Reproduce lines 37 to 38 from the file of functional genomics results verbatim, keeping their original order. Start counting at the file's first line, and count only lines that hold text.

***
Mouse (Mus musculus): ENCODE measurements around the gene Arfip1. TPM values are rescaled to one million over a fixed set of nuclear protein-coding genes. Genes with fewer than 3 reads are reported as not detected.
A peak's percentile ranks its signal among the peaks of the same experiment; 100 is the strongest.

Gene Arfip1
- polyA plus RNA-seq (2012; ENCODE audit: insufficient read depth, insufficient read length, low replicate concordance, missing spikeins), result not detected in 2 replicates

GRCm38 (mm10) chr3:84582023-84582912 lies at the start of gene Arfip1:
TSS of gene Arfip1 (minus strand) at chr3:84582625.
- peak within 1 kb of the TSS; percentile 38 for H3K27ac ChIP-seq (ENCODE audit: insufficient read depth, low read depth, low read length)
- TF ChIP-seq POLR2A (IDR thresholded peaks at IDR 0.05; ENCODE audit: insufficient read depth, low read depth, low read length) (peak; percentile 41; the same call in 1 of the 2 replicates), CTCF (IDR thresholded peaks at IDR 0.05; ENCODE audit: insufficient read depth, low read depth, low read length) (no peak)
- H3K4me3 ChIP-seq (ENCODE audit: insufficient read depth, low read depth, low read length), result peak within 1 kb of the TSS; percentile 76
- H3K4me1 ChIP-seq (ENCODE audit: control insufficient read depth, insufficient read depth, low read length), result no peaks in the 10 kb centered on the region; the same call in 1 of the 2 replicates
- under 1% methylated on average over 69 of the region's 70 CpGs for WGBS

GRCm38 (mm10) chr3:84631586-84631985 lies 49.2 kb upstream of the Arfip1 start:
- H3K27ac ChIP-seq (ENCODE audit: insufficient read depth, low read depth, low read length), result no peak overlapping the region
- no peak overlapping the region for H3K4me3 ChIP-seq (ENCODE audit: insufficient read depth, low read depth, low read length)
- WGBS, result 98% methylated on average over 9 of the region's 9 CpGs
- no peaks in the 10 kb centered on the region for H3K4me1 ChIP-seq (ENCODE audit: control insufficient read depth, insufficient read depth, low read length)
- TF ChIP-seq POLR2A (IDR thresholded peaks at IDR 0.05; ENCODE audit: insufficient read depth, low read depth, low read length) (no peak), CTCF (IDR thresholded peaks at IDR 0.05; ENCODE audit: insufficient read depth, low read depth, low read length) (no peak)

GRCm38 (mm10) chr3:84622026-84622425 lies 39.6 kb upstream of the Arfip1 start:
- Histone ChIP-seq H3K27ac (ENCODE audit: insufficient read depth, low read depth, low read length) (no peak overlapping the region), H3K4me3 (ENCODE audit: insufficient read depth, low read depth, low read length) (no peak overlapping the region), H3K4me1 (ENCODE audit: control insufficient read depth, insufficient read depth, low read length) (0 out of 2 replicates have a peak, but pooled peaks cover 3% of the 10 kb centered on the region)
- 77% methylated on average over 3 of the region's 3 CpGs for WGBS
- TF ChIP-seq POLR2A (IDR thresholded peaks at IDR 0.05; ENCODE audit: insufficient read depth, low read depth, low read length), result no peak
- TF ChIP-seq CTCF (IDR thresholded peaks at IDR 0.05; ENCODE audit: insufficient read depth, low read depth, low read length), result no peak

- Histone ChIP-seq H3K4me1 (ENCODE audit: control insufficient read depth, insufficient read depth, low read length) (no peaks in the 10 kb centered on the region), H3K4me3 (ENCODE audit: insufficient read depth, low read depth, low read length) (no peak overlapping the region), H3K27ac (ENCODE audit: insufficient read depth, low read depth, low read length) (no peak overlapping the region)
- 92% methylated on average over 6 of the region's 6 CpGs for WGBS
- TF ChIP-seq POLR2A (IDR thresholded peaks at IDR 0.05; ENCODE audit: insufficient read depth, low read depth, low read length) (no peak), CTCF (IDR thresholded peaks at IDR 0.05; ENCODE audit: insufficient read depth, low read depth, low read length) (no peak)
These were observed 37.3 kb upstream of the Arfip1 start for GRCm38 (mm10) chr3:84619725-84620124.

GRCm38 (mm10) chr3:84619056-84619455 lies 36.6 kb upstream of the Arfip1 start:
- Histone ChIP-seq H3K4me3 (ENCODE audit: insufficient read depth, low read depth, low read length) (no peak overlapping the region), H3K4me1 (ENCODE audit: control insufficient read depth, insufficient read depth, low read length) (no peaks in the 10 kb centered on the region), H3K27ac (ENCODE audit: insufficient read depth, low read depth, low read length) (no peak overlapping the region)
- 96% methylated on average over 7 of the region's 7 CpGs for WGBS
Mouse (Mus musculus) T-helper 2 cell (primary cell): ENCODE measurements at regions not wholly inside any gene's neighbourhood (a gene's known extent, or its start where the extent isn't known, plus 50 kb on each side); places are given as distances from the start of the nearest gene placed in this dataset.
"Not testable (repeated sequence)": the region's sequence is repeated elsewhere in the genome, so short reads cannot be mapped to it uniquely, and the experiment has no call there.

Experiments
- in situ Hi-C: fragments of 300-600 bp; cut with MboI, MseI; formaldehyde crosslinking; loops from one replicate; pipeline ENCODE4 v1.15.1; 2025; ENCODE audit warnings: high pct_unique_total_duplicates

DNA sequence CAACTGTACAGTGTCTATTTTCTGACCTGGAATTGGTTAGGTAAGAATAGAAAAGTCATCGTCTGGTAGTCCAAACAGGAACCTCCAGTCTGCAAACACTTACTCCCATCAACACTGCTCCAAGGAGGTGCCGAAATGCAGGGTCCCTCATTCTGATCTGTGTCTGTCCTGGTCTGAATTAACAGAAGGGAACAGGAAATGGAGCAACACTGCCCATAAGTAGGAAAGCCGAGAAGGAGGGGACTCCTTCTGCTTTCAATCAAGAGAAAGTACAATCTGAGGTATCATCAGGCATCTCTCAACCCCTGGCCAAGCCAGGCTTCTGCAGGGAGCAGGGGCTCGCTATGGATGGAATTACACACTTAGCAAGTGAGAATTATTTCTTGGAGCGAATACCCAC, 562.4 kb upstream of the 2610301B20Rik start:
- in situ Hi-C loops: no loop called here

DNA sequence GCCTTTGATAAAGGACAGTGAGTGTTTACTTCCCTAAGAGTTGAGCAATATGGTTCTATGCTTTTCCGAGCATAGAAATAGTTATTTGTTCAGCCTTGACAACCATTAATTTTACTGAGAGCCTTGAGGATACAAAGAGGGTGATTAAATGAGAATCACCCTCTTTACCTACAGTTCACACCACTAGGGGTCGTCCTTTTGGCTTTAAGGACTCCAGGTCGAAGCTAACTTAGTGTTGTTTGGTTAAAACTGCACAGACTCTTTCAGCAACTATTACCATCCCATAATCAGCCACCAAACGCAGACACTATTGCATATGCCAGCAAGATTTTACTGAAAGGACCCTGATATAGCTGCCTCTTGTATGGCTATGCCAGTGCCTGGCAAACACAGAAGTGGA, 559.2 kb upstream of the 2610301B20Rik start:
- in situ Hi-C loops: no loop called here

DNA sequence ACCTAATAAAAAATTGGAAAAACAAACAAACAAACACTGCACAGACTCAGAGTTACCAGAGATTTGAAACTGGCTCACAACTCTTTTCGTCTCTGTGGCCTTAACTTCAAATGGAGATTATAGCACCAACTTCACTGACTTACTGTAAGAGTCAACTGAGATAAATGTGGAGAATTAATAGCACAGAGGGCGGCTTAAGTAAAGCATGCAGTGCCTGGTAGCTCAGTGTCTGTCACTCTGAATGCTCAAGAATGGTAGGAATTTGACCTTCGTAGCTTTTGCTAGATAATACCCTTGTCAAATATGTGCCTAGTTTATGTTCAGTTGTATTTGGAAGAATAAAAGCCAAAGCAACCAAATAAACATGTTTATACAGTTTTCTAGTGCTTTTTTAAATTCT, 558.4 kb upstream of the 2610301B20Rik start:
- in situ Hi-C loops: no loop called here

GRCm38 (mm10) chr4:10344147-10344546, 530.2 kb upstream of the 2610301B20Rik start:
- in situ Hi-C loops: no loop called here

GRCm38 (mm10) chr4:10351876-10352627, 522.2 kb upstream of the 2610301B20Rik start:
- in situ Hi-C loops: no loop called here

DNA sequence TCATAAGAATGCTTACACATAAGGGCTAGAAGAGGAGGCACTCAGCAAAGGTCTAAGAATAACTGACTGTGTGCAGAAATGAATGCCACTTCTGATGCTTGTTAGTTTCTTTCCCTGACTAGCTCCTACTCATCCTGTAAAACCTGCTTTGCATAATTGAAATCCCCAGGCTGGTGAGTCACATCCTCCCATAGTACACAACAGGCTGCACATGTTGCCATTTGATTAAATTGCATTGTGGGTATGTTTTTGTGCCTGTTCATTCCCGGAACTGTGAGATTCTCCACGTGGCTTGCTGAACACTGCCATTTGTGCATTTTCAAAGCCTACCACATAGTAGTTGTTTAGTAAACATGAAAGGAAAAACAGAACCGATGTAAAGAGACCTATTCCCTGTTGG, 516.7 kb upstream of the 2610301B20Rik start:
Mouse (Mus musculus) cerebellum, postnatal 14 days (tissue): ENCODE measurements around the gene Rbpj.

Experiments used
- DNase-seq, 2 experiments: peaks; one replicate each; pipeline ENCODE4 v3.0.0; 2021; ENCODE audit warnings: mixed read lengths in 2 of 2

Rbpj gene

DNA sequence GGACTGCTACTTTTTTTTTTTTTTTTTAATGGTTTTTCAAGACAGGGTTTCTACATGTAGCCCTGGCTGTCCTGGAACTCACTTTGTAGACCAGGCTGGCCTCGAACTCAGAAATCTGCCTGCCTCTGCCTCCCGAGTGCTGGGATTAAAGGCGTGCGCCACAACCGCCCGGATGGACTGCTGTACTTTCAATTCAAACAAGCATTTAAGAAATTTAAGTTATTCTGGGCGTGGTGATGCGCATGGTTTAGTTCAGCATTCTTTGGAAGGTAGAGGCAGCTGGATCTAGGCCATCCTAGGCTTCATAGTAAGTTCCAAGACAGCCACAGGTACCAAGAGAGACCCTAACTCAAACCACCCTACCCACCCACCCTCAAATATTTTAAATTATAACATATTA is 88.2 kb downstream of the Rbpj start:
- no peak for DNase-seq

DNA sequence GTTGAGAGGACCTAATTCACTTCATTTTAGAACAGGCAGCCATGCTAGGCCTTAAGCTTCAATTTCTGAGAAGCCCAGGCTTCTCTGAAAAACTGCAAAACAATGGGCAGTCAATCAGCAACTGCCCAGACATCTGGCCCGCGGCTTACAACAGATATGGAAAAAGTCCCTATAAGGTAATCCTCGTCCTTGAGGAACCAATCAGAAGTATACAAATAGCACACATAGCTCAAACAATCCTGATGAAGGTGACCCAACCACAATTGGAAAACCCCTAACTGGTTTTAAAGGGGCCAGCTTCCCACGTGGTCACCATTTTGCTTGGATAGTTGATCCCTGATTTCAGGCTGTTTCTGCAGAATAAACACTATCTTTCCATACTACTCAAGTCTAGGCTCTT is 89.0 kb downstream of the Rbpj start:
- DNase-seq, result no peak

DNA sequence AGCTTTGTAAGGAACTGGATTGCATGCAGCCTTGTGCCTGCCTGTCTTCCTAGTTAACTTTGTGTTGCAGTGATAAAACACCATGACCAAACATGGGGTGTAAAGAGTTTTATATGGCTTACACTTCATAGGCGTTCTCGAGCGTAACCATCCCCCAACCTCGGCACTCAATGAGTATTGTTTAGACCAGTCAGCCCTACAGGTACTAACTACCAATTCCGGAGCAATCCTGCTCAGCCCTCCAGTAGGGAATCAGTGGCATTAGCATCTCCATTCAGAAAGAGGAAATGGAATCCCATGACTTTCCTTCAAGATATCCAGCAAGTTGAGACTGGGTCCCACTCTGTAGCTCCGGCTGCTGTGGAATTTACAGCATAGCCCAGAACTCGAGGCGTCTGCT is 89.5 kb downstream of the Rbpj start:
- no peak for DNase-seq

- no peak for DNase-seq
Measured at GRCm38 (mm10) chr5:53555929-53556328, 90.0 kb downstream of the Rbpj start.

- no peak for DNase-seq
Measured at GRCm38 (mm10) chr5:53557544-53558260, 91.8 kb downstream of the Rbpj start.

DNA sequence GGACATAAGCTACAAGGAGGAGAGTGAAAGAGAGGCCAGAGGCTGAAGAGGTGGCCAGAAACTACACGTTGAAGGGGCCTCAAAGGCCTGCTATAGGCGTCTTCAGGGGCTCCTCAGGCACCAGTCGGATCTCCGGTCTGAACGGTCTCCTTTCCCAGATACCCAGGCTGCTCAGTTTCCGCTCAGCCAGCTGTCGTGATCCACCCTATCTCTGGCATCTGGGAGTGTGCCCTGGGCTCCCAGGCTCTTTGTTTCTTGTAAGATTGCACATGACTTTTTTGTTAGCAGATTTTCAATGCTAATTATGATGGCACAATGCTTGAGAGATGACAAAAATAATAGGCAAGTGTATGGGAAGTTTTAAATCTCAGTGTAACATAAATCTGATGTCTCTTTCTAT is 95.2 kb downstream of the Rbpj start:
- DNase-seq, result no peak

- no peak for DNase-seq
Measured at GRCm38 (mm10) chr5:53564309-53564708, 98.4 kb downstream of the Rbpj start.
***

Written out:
- in situ Hi-C loops: no loop called here

DNA sequence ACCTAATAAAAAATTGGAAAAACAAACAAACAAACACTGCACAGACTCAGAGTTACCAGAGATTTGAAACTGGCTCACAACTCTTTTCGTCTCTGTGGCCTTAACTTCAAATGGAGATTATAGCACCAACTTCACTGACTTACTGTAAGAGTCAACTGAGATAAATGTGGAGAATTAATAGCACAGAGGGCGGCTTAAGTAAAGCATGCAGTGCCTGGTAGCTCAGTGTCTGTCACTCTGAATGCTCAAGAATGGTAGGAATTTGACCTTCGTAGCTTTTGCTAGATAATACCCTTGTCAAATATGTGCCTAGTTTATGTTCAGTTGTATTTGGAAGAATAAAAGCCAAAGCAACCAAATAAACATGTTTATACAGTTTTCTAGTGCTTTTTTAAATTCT, 558.4 kb upstream of the 2610301B20Rik start: